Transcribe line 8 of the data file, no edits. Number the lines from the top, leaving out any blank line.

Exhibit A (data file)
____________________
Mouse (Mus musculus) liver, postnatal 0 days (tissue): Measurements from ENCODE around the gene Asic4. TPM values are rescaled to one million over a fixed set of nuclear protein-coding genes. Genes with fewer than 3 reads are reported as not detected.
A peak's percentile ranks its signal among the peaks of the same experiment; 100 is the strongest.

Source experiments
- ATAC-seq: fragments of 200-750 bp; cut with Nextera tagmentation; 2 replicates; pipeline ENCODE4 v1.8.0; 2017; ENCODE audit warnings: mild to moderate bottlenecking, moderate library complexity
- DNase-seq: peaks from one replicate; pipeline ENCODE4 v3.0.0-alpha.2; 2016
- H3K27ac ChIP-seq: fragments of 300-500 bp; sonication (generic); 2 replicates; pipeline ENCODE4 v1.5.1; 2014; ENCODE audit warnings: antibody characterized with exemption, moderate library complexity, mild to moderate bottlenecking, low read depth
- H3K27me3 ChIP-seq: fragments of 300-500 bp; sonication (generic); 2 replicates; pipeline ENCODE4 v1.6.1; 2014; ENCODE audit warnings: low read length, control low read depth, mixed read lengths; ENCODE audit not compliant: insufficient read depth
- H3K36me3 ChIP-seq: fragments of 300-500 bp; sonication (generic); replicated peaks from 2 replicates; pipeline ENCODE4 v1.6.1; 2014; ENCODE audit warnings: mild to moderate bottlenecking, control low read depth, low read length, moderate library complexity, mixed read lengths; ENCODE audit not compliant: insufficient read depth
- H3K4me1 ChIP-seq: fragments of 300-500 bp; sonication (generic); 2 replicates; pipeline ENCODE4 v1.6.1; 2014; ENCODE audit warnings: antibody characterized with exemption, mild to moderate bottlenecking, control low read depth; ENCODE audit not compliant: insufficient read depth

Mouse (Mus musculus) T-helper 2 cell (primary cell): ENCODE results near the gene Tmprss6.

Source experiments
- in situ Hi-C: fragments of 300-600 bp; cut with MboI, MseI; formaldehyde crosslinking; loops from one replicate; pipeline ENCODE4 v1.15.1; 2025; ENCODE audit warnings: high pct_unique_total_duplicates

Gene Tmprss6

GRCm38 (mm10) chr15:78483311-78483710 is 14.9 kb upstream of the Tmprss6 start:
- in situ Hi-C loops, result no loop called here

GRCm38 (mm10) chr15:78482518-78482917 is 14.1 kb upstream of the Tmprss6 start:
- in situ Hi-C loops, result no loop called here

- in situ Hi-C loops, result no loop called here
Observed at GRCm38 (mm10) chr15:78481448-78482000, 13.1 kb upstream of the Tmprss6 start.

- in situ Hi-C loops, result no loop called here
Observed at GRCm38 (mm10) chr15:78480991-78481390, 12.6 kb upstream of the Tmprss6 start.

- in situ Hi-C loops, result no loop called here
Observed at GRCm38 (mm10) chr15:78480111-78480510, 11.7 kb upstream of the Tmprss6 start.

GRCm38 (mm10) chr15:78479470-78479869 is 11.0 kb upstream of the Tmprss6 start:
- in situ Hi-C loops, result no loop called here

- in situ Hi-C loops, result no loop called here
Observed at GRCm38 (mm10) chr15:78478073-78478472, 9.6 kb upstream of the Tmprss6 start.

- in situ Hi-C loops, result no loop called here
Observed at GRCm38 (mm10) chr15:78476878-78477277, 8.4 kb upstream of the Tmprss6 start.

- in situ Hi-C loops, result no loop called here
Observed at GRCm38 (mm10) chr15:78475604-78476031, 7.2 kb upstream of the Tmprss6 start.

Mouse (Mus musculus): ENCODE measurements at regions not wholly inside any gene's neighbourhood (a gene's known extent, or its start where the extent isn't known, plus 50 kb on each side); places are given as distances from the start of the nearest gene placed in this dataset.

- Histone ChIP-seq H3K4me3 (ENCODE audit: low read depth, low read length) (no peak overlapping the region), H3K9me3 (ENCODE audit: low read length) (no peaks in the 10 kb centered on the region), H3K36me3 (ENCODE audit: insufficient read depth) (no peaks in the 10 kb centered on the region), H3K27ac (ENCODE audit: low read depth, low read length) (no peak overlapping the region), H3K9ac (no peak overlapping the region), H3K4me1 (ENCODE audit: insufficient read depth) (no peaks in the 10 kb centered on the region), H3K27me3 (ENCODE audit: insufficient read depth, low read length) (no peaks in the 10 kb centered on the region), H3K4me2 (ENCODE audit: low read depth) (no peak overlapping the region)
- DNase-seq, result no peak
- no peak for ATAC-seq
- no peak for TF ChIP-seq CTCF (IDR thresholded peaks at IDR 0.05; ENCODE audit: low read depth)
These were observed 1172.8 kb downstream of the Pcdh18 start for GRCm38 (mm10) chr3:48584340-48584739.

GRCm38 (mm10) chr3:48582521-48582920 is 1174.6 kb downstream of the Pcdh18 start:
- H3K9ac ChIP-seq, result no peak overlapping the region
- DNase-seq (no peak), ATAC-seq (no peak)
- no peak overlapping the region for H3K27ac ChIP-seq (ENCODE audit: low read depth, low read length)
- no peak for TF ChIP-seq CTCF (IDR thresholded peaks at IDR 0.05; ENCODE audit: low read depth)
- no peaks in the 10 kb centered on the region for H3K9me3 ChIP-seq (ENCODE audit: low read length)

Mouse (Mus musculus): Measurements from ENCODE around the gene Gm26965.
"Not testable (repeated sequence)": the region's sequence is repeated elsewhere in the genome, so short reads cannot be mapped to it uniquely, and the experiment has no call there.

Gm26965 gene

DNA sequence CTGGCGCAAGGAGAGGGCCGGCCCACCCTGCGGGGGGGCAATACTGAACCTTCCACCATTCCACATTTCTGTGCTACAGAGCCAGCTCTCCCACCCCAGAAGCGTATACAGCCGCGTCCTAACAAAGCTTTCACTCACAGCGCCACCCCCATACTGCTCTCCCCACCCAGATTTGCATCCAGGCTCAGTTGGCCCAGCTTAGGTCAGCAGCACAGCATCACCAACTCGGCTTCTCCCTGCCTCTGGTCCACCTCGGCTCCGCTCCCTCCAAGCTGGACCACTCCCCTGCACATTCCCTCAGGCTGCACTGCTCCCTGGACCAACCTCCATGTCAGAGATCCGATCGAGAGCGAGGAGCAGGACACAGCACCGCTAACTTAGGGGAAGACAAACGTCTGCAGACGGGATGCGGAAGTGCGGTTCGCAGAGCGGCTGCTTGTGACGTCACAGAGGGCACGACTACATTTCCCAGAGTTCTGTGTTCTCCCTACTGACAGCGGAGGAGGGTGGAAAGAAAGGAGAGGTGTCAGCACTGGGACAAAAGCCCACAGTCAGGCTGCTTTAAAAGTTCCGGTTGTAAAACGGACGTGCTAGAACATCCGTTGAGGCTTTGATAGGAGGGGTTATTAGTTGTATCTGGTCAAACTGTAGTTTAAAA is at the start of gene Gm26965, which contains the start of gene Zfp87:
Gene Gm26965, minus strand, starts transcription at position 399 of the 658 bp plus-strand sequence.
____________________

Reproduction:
- H3K36me3 ChIP-seq: fragments of 300-500 bp; sonication (generic); replicated peaks from 2 replicates; pipeline ENCODE4 v1.6.1; 2014; ENCODE audit warnings: mild to moderate bottlenecking, control low read depth, low read length, moderate library complexity, mixed read lengths; ENCODE audit not compliant: insufficient read depth